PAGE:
Christmas Tree Crisis

By Isabella Diez, Co-President


Supply chain issues are having an affect on holiday shopping and are also causing shortages of another Christmas season necessity – the Christmas tree. 

Canada is currently experiencing a Christmas tree shortage which may cause disappointment for some consumers this Christmas season. These shortages are due to a number of factors: disruptions in the supply chain, climate change, increases in demand, and lack of land. 

Many farmers are struggling to find trucks to transport their trees, a problem due to a labour shortage. In addition, the cost of shipping containers has skyrocketed. Last year vendors paid between $2,000-3,000 and this year the cost of one container can be up to $20,000.  With these high transportation costs, consumers can expect a 25% increase in Christmas tree prices. 

Climate change has attacked this industry in a multitude of ways. Extreme flooding has drowned and swept away young trees and seedlings. In the summer, intense heat has burned trees down to the ground with no chance of recovery. Quebec and Nova Scotia experienced frost in June which killed off seedlings. High winds have dried out trees. These effects of climate change have threatened the survival and the future of many Christmas tree farms in Canada.

Canada currently exports almost half of Christmas trees each year, however this year farmers have not even been able to meet the demands of local consumers. Since 2015, sales of Christmas trees have grown steadily by 15% per year. Last year, tree sales saw a dramatic increase as people tried to combat challenges brought on by the pandemic with a festive holiday spirit. To meet these immediate demands, farmers harvested many trees prematurely. Unless we see a decrease in demand for trees, shortages will become an annual occurrence. 

Director of the Canadian Christmas Trees Association, Shirley Brennan shared that, “It’s not gonna get easier for the foreseeable future.”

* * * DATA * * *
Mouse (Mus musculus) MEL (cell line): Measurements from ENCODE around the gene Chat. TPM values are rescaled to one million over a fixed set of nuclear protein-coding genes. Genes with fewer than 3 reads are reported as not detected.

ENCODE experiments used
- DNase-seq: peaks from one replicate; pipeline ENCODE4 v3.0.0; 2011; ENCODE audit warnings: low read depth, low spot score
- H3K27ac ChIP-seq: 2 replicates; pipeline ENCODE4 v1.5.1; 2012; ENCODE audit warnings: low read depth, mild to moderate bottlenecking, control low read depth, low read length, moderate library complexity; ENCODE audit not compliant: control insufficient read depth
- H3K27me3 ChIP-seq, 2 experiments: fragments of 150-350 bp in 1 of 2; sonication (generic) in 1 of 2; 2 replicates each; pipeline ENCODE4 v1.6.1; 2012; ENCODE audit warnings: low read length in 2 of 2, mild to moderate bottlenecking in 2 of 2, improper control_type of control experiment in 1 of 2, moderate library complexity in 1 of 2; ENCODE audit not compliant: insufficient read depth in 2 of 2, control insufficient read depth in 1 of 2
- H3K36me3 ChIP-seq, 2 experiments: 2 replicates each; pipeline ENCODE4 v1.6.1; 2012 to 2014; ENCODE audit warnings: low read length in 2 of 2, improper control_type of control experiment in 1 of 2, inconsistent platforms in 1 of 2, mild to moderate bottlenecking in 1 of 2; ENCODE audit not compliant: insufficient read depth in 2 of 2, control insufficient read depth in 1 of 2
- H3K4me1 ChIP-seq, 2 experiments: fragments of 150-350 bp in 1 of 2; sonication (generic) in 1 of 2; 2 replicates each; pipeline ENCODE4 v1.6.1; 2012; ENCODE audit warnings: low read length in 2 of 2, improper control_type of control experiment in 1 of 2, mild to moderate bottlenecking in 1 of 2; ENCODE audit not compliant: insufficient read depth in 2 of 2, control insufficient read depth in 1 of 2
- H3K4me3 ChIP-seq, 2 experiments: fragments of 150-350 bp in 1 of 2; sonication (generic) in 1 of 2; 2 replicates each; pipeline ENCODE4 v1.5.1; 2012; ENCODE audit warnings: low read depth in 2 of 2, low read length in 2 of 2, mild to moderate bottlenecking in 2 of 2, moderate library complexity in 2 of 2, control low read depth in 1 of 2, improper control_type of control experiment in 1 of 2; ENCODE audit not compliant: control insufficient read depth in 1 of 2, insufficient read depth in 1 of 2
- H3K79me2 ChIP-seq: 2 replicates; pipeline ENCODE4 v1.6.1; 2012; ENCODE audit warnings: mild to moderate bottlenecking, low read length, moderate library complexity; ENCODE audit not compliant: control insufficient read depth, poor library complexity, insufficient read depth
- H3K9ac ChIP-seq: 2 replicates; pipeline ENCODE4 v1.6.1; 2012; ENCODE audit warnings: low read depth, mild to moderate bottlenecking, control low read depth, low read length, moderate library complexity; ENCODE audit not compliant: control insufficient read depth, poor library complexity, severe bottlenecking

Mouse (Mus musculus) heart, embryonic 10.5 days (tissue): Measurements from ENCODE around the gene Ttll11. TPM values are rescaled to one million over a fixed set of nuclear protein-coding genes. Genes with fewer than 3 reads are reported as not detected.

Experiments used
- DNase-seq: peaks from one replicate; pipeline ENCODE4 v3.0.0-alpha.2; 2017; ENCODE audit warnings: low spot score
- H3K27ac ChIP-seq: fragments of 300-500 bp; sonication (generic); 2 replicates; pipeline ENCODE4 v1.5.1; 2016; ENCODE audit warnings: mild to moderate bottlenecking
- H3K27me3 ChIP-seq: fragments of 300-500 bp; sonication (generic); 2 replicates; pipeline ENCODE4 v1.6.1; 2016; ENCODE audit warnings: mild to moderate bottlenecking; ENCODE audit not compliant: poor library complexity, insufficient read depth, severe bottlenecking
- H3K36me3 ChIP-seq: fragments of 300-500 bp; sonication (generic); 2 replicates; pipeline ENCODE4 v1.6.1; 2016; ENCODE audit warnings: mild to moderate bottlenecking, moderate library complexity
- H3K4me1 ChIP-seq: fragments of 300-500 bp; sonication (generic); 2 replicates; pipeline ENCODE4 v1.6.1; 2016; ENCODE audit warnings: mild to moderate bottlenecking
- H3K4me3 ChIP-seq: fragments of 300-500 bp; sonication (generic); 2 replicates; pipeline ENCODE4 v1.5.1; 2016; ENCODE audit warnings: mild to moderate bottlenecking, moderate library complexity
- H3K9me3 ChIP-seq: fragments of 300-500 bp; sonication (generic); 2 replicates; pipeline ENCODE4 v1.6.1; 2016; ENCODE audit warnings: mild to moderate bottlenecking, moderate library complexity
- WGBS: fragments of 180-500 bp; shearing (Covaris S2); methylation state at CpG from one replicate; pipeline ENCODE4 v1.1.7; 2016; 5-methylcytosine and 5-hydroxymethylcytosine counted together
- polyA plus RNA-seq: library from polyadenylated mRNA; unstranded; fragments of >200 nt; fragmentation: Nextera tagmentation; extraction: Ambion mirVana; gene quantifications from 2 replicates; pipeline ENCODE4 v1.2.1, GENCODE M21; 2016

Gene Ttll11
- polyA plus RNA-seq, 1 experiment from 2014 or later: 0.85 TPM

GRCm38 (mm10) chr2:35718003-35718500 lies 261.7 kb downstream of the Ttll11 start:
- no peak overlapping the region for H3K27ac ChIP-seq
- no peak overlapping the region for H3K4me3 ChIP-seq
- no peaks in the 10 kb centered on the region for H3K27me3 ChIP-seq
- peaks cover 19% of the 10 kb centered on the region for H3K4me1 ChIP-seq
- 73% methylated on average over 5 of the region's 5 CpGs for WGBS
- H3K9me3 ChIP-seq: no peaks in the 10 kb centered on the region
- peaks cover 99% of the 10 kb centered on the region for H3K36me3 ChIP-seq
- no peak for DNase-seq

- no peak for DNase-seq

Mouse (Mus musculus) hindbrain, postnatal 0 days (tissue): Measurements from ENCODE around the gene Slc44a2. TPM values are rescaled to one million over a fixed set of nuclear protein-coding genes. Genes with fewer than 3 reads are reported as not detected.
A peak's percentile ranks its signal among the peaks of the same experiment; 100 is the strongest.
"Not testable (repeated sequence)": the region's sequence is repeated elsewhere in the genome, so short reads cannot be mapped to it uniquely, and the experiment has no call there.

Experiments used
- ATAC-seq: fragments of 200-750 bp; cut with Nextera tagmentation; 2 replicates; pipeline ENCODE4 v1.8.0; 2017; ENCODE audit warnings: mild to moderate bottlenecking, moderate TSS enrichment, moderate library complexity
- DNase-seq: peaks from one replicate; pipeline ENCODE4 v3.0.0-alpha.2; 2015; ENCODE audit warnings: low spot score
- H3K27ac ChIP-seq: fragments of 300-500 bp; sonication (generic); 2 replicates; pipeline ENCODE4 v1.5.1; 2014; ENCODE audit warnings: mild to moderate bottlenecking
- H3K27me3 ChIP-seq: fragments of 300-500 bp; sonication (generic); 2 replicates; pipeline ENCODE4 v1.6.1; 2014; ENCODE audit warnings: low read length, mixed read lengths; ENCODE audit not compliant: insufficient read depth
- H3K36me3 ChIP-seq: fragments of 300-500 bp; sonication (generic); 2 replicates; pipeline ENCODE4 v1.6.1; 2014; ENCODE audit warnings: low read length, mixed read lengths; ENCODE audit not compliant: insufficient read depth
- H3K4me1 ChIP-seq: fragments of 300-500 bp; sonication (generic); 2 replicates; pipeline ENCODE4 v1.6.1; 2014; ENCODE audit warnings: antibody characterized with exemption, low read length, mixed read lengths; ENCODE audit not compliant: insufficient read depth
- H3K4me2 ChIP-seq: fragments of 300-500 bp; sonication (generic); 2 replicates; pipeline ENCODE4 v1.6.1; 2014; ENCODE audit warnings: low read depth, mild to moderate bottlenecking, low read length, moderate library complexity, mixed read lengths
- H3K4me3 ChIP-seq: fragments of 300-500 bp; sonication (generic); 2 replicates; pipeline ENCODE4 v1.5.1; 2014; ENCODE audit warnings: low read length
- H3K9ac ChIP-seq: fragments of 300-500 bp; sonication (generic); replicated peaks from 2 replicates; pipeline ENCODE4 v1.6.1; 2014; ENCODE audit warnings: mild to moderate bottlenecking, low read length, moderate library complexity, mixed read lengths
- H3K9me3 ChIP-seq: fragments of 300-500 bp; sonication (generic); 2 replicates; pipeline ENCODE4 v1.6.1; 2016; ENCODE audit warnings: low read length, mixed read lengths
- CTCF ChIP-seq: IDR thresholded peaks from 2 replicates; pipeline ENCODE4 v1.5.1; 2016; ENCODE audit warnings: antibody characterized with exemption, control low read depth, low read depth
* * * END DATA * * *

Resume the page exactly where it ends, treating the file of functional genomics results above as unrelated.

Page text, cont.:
The amount of land allocated to growing these trees has decreased significantly. In 2011, 69,000 acres of land were used for growing Christmas trees and in 2016 this number was 58,780 – a 17% decrease. Many Christmas tree farms are operated by couples who are in their early to mid seventies or are family-owned. When these owners can no longer operate these businesses they typically pass the farms down to their children. But unfortunately, many children do not want to continue running the family farm. Consequently, many farms close down. As well, the cost of land is very expensive and people cannot afford to operate these farms.

Will there be future Christmas seasons with significantly fewer Christmas trees? If the industry continues to be harshly affected by multiple factors, then it is possible. To survive, Christmas tree farms need to develop strategies to adapt to the current challenges. One tactic is to reduce the numbers of trees that are exported. Another is to employ certain practices to combat climate change effects, such as using pruning techniques after frost.   

This nationwide shortage is expected to become an annual Christmas issue. If you are hoping to celebrate Christmas this year with a Christmas tree, plan accordingly and purchase a tree early.

Photo by Tyler Delgado on Unsplash

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